I had lunch yesterday with a couple of bankers who focus on currency foreign exchange related to private equity transactions. Both were European natives, so the question arose of why the European public seems so much less charitable toward private equity than does its U.S. counterpart. After all, each day’s European press carries a new story of proposed private equity regulation from one country or another, while the general attitude on this side of the Atlantic has been shocked awe. In fact, I’m don’t recall any member of Congress proposing a single piece of PE-related legislation (although there have been a number of state bills).
None of us could come up with a terribly good explanation for this fissure, particularly when one considers that PE is perhaps more institutionalized in Europe than in the U.S. – given all the publicly-traded funds over there. But here’s one possible culprit: Enron.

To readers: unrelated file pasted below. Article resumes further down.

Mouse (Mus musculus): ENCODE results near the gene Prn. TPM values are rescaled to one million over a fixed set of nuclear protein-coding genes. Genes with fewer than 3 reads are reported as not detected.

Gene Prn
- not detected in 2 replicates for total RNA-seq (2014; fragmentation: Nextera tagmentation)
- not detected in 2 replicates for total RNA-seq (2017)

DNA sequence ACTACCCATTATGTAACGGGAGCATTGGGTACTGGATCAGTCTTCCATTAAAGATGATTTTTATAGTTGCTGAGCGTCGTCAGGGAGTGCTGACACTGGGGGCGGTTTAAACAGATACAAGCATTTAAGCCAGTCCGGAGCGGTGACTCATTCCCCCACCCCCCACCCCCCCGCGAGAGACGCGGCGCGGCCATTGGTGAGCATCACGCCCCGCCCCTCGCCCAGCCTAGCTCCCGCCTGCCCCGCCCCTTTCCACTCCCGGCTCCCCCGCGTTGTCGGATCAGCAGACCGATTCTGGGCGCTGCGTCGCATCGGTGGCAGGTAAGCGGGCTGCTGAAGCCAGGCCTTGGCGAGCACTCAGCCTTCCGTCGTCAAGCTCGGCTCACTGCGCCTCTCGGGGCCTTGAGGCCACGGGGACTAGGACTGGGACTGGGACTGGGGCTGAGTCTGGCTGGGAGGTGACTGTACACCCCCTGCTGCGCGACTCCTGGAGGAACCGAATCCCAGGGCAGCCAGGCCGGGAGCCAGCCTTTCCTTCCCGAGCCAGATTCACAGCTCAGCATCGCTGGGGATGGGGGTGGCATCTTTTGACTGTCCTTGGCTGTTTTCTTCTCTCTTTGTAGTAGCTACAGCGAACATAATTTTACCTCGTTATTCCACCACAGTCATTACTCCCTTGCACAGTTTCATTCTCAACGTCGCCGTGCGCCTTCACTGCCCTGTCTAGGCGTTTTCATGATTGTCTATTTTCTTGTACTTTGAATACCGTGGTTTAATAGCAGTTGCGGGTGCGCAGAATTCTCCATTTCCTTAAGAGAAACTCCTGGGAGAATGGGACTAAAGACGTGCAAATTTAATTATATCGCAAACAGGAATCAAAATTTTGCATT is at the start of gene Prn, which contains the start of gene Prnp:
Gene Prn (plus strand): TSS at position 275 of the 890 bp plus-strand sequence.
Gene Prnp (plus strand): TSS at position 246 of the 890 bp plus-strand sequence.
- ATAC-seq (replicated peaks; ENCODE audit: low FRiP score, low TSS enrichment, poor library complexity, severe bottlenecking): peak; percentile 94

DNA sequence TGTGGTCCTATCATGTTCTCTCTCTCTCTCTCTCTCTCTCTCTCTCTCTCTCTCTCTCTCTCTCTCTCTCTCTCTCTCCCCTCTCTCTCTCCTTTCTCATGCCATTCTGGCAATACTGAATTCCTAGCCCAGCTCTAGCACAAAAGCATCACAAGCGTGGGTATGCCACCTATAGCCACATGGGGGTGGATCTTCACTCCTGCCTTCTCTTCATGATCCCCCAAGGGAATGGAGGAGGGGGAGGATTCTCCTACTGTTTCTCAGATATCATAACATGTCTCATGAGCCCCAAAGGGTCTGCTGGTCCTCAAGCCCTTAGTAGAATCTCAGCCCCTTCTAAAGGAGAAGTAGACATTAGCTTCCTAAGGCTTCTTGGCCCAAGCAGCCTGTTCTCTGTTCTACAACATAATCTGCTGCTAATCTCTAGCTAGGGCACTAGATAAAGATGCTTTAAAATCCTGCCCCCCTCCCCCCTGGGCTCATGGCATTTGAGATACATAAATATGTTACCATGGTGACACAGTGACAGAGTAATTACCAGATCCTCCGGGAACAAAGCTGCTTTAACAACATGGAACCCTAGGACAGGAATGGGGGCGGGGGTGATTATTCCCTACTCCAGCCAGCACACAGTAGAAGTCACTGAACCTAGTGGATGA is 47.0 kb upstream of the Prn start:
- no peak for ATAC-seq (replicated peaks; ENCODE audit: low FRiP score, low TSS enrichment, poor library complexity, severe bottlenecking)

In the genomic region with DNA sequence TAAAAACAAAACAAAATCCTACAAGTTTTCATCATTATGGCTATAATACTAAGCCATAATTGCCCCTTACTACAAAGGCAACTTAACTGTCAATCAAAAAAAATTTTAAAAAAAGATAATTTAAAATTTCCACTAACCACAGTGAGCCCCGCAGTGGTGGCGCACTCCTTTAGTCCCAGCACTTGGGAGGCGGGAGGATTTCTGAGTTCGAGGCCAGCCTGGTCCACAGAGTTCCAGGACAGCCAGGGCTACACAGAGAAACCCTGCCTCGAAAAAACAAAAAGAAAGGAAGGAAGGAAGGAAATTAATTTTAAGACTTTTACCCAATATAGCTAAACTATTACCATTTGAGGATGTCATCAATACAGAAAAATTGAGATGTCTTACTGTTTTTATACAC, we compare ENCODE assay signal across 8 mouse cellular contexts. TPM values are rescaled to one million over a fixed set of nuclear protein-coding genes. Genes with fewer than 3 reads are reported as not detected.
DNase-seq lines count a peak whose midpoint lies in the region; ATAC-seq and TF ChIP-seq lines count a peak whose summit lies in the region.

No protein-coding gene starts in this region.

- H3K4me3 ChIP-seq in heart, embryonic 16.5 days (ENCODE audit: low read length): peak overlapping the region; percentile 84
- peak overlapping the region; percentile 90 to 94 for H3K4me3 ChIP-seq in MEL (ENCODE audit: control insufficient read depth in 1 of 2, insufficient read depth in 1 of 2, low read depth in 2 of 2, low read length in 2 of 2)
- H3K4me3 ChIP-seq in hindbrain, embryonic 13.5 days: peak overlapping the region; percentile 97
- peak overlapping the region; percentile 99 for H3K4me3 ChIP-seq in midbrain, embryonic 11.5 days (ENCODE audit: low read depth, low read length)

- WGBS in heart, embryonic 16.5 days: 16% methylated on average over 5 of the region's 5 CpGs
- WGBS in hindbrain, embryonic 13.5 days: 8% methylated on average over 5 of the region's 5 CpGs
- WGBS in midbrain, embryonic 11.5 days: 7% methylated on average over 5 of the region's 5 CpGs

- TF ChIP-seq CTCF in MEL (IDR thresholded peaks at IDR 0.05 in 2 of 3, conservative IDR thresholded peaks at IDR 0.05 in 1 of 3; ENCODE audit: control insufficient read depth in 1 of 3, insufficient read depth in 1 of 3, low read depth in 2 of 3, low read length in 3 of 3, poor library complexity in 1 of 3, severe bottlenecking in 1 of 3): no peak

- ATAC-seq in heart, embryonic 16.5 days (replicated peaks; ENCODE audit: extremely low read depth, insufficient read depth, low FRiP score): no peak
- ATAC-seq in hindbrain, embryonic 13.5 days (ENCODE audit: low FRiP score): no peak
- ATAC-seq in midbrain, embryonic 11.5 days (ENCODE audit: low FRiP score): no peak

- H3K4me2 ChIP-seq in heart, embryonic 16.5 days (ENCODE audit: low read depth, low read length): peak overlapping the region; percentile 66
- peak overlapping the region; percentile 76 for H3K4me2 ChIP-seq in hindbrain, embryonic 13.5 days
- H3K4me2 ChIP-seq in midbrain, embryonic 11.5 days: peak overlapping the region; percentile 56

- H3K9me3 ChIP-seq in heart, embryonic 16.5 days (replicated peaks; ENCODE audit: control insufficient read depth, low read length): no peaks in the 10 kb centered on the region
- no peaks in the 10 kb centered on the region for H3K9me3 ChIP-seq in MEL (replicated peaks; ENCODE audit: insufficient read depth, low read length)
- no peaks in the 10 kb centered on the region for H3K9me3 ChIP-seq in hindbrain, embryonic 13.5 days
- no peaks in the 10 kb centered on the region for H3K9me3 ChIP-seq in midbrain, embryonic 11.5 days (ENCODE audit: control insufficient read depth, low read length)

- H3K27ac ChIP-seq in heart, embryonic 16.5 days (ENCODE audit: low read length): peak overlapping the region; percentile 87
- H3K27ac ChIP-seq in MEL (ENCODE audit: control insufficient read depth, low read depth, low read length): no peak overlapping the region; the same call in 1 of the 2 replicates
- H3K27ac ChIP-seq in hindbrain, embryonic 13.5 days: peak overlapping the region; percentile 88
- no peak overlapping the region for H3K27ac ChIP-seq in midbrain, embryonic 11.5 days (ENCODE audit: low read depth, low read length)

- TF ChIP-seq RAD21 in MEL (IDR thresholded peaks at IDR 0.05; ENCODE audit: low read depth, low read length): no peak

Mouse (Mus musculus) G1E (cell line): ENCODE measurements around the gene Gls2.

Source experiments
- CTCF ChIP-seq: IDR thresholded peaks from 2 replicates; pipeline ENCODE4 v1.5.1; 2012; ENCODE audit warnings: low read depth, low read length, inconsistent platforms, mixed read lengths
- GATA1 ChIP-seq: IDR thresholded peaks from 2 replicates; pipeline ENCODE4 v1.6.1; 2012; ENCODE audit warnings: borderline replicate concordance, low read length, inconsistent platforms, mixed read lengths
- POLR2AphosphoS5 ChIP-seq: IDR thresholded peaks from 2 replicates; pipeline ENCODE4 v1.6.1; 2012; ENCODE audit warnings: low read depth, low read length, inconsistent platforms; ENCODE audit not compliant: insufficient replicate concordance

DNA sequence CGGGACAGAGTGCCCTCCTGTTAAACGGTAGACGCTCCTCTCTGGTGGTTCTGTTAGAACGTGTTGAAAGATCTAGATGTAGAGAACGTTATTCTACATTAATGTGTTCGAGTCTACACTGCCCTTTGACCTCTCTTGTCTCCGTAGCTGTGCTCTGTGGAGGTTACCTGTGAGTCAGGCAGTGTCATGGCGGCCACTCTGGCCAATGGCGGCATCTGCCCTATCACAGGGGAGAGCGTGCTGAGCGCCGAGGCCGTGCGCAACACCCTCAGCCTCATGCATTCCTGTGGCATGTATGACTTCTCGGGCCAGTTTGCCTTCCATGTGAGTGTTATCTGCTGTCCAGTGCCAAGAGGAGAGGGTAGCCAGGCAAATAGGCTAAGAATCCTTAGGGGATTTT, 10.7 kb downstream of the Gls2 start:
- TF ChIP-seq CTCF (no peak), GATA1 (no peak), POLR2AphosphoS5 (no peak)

No, not the quasi-PE partnerships that Andy Fastow created – but the overall Enron experience as remembered in the collective American psyche. It was a very complicated story, but the simple abstract was: Enron executives cooked the books each quarter to meet or exceed Wall Street expectations, in order to artificially inflate their stock price. In other words, had Enron not been public, this would not have happened.
This is not to excuse criminal malfeasance, but rather just to suggest that the episode made ordinary Americans just a bit more skeptical of public company motivations – while corporate Americans have become less enthralled due to all the post-Enron regulatory changes (SOX, etc.). Europeans obviously know the Enron story, but it doesn’t quite hit home the same way…